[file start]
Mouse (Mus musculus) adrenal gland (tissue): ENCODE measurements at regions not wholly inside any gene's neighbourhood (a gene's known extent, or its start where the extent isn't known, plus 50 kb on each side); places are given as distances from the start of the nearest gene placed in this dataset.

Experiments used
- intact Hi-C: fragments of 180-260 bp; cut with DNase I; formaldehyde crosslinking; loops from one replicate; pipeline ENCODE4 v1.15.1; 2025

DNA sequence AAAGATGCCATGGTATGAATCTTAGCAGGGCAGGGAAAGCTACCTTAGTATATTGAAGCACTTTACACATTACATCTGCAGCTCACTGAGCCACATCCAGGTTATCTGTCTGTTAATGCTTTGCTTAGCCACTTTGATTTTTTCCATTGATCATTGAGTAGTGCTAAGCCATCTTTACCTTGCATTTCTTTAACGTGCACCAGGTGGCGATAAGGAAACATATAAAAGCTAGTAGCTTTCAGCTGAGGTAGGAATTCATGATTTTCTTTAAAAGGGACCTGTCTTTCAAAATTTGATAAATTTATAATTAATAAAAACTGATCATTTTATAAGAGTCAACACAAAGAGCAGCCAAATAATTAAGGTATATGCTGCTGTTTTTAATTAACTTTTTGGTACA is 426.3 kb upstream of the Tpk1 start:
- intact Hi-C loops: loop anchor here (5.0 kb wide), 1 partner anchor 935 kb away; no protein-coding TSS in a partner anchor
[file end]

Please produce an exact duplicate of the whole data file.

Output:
Mouse (Mus musculus) adrenal gland (tissue): ENCODE measurements at regions not wholly inside any gene's neighbourhood (a gene's known extent, or its start where the extent isn't known, plus 50 kb on each side); places are given as distances from the start of the nearest gene placed in this dataset.

Experiments used
- intact Hi-C: fragments of 180-260 bp; cut with DNase I; formaldehyde crosslinking; loops from one replicate; pipeline ENCODE4 v1.15.1; 2025

DNA sequence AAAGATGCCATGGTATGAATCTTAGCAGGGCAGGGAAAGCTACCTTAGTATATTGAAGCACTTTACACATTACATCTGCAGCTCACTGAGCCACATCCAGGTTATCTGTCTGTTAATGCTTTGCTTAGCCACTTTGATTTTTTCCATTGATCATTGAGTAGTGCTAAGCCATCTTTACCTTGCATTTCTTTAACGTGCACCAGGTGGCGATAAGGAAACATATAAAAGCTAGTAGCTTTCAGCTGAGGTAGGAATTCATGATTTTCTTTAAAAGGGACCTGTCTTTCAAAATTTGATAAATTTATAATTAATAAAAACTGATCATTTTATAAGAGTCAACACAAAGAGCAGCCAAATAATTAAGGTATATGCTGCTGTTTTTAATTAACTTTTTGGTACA is 426.3 kb upstream of the Tpk1 start:
- intact Hi-C loops: loop anchor here (5.0 kb wide), 1 partner anchor 935 kb away; no protein-coding TSS in a partner anchor